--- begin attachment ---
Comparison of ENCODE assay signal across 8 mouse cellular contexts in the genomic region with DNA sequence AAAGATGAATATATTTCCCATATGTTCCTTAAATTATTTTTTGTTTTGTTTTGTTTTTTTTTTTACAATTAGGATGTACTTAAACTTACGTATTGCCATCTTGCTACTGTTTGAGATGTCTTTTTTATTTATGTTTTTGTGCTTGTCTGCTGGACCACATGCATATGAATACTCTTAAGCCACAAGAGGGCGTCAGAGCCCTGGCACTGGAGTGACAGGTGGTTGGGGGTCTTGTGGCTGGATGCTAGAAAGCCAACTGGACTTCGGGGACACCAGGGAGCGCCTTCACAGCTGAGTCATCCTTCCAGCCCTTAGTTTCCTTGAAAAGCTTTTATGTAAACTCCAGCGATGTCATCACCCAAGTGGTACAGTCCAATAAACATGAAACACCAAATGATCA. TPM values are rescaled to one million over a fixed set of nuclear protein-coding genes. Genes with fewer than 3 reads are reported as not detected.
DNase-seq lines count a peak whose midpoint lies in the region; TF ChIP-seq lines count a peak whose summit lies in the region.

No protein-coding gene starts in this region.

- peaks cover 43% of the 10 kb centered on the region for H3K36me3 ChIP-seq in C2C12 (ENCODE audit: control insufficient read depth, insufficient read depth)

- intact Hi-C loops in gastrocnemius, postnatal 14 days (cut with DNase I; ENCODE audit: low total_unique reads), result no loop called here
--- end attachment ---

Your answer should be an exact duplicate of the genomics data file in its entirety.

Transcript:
Comparison of ENCODE assay signal across 8 mouse cellular contexts in the genomic region with DNA sequence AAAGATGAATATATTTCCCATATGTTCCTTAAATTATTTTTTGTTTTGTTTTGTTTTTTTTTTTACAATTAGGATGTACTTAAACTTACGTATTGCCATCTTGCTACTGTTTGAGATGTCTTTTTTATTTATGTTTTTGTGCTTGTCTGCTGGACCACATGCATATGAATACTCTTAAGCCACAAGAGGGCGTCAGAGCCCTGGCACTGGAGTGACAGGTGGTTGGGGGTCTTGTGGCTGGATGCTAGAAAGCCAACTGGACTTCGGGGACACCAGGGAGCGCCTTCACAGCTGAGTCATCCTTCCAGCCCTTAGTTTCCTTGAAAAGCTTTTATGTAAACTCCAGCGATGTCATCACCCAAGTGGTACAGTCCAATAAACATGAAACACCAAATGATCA. TPM values are rescaled to one million over a fixed set of nuclear protein-coding genes. Genes with fewer than 3 reads are reported as not detected.
DNase-seq lines count a peak whose midpoint lies in the region; TF ChIP-seq lines count a peak whose summit lies in the region.

No protein-coding gene starts in this region.

- peaks cover 43% of the 10 kb centered on the region for H3K36me3 ChIP-seq in C2C12 (ENCODE audit: control insufficient read depth, insufficient read depth)

- intact Hi-C loops in gastrocnemius, postnatal 14 days (cut with DNase I; ENCODE audit: low total_unique reads), result no loop called here